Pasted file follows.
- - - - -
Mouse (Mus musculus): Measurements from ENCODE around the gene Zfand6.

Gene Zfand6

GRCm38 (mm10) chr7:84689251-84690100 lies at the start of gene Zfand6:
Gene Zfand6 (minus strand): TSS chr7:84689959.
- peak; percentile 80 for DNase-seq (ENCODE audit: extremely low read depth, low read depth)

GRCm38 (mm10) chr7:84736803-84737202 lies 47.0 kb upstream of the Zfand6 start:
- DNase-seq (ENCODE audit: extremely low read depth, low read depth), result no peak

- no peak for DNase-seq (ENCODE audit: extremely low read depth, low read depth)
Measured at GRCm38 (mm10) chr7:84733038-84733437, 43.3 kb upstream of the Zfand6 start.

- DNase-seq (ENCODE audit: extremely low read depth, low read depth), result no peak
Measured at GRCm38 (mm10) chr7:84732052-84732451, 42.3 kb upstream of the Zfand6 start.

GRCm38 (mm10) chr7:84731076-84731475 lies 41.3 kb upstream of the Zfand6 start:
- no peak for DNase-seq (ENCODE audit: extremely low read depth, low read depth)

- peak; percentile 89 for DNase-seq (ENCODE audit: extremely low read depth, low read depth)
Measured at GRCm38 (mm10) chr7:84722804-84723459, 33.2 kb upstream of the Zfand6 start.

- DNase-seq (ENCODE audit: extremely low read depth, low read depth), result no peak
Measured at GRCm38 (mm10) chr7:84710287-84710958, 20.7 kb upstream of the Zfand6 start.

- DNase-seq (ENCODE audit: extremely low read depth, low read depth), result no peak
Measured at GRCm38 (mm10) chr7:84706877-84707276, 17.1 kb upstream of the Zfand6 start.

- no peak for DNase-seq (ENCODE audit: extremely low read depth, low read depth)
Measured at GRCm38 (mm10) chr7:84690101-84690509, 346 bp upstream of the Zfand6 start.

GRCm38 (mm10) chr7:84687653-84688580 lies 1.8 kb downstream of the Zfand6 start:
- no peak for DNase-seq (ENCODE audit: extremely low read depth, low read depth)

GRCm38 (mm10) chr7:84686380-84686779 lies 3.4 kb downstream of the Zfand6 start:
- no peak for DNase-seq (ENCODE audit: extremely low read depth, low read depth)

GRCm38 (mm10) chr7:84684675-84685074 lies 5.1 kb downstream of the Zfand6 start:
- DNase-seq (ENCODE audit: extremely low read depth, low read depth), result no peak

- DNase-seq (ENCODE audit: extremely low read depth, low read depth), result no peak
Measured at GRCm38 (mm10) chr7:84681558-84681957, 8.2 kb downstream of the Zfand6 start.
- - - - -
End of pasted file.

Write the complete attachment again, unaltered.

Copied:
Mouse (Mus musculus): Measurements from ENCODE around the gene Zfand6.

Gene Zfand6

GRCm38 (mm10) chr7:84689251-84690100 lies at the start of gene Zfand6:
Gene Zfand6 (minus strand): TSS chr7:84689959.
- peak; percentile 80 for DNase-seq (ENCODE audit: extremely low read depth, low read depth)

GRCm38 (mm10) chr7:84736803-84737202 lies 47.0 kb upstream of the Zfand6 start:
- DNase-seq (ENCODE audit: extremely low read depth, low read depth), result no peak

- no peak for DNase-seq (ENCODE audit: extremely low read depth, low read depth)
Measured at GRCm38 (mm10) chr7:84733038-84733437, 43.3 kb upstream of the Zfand6 start.

- DNase-seq (ENCODE audit: extremely low read depth, low read depth), result no peak
Measured at GRCm38 (mm10) chr7:84732052-84732451, 42.3 kb upstream of the Zfand6 start.

GRCm38 (mm10) chr7:84731076-84731475 lies 41.3 kb upstream of the Zfand6 start:
- no peak for DNase-seq (ENCODE audit: extremely low read depth, low read depth)

- peak; percentile 89 for DNase-seq (ENCODE audit: extremely low read depth, low read depth)
Measured at GRCm38 (mm10) chr7:84722804-84723459, 33.2 kb upstream of the Zfand6 start.

- DNase-seq (ENCODE audit: extremely low read depth, low read depth), result no peak
Measured at GRCm38 (mm10) chr7:84710287-84710958, 20.7 kb upstream of the Zfand6 start.

- DNase-seq (ENCODE audit: extremely low read depth, low read depth), result no peak
Measured at GRCm38 (mm10) chr7:84706877-84707276, 17.1 kb upstream of the Zfand6 start.

- no peak for DNase-seq (ENCODE audit: extremely low read depth, low read depth)
Measured at GRCm38 (mm10) chr7:84690101-84690509, 346 bp upstream of the Zfand6 start.

GRCm38 (mm10) chr7:84687653-84688580 lies 1.8 kb downstream of the Zfand6 start:
- no peak for DNase-seq (ENCODE audit: extremely low read depth, low read depth)

GRCm38 (mm10) chr7:84686380-84686779 lies 3.4 kb downstream of the Zfand6 start:
- no peak for DNase-seq (ENCODE audit: extremely low read depth, low read depth)

GRCm38 (mm10) chr7:84684675-84685074 lies 5.1 kb downstream of the Zfand6 start:
- DNase-seq (ENCODE audit: extremely low read depth, low read depth), result no peak

- DNase-seq (ENCODE audit: extremely low read depth, low read depth), result no peak
Measured at GRCm38 (mm10) chr7:84681558-84681957, 8.2 kb downstream of the Zfand6 start.